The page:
“We may be lost, but we’re making good time.”
One of my favorite aunts was known for this saying, and I think of it every time I hear about a company conducting research that’s long on procedure and short on information that will actually move the business.
It’s important to conduct research into your market before targeting prospects in order to fully understand who you’re approaching, and data from studies you have conducted can help move prospects into a close. While we all want to conduct legitimate research, it’s also critical to make sure that our approach is going to give us data that improves results versus a huge research report that sits on a shelf and gathers dust.
Based on research conducted over the past 20 years, following are three guidelines for conducting research that you can really use to improve your insurance practice.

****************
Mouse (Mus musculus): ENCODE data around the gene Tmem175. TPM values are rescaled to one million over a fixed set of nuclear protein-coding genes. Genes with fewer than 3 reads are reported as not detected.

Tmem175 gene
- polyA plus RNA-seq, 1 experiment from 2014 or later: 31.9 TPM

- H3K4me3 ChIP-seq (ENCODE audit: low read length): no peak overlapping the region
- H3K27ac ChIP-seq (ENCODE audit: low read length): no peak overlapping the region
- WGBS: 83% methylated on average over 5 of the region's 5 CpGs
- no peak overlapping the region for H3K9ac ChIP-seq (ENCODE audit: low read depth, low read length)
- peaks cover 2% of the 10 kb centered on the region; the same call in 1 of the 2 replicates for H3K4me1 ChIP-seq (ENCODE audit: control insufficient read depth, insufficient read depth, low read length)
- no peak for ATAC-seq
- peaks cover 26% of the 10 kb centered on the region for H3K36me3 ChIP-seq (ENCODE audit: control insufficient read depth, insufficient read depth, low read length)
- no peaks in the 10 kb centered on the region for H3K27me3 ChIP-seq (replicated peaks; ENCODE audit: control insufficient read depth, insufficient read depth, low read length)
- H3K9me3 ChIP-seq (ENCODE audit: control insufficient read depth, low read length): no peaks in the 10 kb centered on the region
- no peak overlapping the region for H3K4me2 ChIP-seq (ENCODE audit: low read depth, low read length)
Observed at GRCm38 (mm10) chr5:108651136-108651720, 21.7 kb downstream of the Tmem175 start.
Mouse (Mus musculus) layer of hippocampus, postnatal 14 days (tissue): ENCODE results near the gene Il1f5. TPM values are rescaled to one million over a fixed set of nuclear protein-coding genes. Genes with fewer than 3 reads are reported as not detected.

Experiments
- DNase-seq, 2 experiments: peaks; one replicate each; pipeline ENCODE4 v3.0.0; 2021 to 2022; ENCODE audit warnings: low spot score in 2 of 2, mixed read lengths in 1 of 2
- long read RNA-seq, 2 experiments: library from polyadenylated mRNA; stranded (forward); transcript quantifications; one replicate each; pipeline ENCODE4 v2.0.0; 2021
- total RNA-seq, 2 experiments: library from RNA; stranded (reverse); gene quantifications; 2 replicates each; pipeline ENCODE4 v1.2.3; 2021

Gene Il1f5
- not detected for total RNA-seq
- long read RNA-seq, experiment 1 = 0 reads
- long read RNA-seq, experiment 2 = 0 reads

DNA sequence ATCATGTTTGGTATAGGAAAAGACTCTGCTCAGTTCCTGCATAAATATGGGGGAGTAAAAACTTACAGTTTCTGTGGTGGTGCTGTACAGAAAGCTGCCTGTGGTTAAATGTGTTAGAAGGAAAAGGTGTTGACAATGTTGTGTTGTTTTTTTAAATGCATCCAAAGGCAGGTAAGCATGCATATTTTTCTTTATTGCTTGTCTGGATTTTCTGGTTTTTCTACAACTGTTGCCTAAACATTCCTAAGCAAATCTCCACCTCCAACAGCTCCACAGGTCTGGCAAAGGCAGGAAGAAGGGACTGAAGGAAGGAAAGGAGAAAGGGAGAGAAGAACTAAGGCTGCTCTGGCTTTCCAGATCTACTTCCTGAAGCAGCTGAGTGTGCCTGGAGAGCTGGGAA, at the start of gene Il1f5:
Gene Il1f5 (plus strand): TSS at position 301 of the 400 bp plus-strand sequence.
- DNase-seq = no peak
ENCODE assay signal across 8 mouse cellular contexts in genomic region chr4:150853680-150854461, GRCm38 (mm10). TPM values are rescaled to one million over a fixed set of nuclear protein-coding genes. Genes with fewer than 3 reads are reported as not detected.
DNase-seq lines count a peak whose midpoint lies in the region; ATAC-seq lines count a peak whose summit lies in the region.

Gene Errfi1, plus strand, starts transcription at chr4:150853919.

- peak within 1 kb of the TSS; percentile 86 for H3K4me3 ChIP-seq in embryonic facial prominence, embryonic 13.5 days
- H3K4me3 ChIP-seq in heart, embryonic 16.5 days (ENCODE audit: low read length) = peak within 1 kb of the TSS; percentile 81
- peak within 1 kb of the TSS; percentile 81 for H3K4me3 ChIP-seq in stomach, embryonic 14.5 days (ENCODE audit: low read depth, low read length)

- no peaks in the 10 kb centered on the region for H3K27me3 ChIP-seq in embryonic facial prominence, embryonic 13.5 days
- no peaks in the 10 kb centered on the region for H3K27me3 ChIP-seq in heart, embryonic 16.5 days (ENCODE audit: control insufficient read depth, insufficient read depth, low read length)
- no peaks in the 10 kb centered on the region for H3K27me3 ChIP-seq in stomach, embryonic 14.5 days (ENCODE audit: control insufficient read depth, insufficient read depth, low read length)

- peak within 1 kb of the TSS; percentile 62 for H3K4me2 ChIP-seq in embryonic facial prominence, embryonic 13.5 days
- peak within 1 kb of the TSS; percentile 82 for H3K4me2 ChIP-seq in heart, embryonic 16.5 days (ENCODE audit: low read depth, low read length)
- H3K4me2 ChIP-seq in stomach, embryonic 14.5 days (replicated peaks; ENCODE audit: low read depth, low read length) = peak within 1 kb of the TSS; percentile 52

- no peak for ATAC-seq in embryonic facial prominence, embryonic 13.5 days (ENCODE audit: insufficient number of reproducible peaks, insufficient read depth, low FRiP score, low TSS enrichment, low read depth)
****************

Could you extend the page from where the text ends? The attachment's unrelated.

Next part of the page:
#1: Define success clearly
Before you begin a study, clearly articulate your ultimate goals and how you will know you have achieved them.
Ultimate goals are defined as improved business results (i.e., increased sales, better utilization of resources) rather than the typical stated objectives for a research project, which are often about methodology (i.e., surveying 500 employees or conducting eight focus groups). In other words, start by identifying your measures of success and then work backwards to determine your approach.
Clearly defined goals will help determine both methodology and the deliverables for the research, which don’t necessarily have to involve a research report.
#2: Present findings clearly and meaningfully
I once attended a presentation conducted by two agency research directors who passionately reviewed extensive charts and graphs and talked about means and regression analyses. Afterwards, I overheard one audience member whisper to another, “Wow — it was like they were making research love. I thought they were going to light up a cigarette afterward. I don’t have a clue what they were talking about.”
While enthusiasm is always a positive, it’s vital to keep your audience in mind when you explain your findings. The more you can speak your audience’s language (i.e., “move more cases”) and associate what you are doing with their bottom line and values, the greater your likelihood of success at helping them to improve their condition.